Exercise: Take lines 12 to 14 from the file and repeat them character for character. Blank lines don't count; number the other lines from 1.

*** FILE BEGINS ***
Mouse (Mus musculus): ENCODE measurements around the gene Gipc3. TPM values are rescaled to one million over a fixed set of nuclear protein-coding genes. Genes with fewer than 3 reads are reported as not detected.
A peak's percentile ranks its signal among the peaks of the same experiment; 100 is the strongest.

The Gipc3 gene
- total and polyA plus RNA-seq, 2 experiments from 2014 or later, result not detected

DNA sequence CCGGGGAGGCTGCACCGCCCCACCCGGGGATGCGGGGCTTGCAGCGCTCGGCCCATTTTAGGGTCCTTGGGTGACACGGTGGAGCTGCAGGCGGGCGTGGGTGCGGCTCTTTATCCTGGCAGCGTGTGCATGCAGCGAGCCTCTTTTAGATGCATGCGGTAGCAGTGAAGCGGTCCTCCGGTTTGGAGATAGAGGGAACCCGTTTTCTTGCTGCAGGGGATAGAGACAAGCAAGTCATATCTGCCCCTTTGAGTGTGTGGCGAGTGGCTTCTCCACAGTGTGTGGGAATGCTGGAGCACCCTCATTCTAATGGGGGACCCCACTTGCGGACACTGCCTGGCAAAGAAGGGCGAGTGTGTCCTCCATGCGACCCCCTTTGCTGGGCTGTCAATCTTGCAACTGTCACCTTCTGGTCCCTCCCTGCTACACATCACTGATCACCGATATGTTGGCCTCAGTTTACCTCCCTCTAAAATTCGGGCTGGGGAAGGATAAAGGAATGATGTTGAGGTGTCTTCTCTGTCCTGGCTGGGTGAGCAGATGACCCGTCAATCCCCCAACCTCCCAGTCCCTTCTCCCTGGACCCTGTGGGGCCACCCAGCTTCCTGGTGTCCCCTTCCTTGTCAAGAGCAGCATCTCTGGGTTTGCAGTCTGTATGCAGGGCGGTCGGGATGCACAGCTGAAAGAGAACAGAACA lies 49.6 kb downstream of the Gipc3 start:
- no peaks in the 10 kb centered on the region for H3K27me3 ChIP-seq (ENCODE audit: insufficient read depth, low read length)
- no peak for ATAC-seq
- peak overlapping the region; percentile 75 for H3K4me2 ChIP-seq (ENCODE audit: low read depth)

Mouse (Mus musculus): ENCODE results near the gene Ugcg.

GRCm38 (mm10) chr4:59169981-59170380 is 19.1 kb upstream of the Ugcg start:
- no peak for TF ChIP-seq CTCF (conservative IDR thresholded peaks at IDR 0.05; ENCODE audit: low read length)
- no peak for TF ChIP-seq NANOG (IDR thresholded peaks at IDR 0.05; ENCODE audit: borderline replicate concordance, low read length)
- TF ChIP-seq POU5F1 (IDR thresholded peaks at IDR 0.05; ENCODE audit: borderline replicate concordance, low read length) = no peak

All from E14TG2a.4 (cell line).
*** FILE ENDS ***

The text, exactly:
- no peak for TF ChIP-seq NANOG (IDR thresholded peaks at IDR 0.05; ENCODE audit: borderline replicate concordance, low read length)
- TF ChIP-seq POU5F1 (IDR thresholded peaks at IDR 0.05; ENCODE audit: borderline replicate concordance, low read length) = no peak

All from E14TG2a.4 (cell line).